The book also covers some unexpected topics, such as bracken:

‘Bracken was once a valuable crop to farm and industry. Right up until the 1920s it paid the farmer to cut the bracken as litter for the steading, and the under-packing of corn- or hay-stacks. Bracken was used to deep-litter the cowshed, stable and pig pen, it stoked the bread oven and made a tanning solution called “brake water”, which was stewed from the coarse parts and roots. Root crops were clamped with dry “brake”. It was a good springy and dry preservative. The surplus the farmer sold at a good price to potters and stoneware manufacturers for transport packing. In slate districts the quarries used the bracken, or heather, from the sheepwalks adjoining the quarry to pack their slate.

   “Brake” also reached the city as pannier packing for small products (pack horses would not eat it and straw was too valuable to waste): garden produce was “laid on fern”, as fish is laid on seaweed. All bracken, reed waste, or trodden straw cleared out of byre and sty, was composted and ploughed in. (It is interesting that the invention of the pneumatic tyre made bracken unnecessary for the safe packing of fragile goods; far less was cut, and the bracken encroached greatly on the sheep’s grazing. It is a root spreader, so deep gullies were dug to restrain its advance, but it just went down, and up the other side; and digging deep gullies cost more than cutting bracken.)’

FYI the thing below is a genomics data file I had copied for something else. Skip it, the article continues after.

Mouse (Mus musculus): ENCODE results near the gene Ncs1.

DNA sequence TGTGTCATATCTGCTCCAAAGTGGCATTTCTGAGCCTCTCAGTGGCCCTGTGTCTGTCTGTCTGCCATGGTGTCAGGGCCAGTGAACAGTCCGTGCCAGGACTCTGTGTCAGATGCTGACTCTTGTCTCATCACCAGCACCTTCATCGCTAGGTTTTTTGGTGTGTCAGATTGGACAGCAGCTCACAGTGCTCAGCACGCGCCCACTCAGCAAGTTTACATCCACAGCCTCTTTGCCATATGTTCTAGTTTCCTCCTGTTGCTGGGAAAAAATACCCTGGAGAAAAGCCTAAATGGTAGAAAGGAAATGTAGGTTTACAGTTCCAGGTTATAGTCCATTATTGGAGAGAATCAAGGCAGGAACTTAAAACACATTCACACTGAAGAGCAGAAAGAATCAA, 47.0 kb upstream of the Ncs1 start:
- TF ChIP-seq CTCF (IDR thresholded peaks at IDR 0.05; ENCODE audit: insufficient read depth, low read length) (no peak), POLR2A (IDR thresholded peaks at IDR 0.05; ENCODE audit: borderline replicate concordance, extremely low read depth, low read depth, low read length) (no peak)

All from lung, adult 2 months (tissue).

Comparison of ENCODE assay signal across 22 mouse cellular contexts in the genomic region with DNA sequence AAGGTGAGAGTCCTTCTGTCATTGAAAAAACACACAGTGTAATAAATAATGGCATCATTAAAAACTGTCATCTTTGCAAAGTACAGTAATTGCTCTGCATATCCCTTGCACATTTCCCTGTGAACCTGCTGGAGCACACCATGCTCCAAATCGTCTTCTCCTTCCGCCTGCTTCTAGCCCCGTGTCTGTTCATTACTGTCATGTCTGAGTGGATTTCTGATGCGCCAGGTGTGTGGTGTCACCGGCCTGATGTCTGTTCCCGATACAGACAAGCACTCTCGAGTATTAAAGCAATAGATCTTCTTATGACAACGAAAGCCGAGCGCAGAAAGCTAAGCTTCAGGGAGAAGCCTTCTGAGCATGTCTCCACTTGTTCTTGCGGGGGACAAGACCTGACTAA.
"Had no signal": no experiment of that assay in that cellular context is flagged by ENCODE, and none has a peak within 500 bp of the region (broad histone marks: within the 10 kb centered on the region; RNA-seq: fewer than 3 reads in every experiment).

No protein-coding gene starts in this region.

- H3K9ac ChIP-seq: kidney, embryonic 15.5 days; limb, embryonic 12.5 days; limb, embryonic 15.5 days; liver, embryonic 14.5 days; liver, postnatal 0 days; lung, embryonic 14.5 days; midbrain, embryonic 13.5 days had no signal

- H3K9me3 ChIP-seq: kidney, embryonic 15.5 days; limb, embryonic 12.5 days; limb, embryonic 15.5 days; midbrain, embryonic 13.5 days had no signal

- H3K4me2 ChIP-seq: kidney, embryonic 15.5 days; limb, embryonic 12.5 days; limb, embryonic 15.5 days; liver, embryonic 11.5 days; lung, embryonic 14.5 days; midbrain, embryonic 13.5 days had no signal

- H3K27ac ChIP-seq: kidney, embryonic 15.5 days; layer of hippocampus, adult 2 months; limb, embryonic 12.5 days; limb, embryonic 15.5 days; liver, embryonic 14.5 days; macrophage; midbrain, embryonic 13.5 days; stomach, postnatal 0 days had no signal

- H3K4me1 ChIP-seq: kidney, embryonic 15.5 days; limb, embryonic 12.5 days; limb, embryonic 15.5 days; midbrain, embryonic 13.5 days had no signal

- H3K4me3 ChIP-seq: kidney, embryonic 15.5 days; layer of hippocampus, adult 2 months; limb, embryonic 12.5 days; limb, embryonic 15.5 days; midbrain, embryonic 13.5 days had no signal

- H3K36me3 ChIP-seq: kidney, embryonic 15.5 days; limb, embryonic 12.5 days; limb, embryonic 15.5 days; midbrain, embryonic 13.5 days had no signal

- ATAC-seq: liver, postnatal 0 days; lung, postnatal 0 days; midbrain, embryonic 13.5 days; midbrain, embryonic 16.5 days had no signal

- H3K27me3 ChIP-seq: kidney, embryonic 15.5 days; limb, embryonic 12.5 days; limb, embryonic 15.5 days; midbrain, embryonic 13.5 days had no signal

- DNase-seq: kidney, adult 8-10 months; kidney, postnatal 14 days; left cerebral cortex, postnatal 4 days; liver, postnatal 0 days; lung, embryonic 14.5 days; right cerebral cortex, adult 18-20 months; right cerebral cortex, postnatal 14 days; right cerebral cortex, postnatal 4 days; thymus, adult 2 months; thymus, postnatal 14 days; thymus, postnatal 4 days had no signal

The author, Dorothy Hartley, was born in Skipton, Yorkshire, in 1892 but lived most of her life in Wales. She travelled extensively around Britain noting the rural customs and traditions, and her other books, Food in England and Water in England, are just as interesting, enjoyable and useful. She died in 1985 and her ashes were buried in her family grave at St David’s Church, Froncysylite, Wales.